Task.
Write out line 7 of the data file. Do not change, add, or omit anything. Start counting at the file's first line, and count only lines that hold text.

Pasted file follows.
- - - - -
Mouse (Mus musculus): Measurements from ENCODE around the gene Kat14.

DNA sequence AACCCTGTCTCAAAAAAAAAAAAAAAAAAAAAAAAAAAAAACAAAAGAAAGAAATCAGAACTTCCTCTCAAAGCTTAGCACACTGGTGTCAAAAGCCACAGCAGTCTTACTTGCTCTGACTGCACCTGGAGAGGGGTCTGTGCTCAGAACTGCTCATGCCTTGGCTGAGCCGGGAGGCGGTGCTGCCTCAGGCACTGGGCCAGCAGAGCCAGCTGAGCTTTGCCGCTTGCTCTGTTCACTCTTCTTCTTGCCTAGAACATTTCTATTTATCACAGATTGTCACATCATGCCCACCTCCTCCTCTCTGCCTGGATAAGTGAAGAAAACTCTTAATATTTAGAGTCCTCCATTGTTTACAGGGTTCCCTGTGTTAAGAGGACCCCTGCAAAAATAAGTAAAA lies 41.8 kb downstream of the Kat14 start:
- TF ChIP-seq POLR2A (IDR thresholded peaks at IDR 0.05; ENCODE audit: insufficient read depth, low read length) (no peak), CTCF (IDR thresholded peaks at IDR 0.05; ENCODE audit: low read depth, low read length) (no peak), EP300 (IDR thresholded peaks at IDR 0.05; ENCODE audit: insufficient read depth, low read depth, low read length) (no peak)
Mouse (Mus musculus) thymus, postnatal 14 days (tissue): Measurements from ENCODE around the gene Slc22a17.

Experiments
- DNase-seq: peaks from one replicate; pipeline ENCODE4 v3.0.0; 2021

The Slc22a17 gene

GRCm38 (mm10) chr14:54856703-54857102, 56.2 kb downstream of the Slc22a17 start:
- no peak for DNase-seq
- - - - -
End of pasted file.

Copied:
The Slc22a17 gene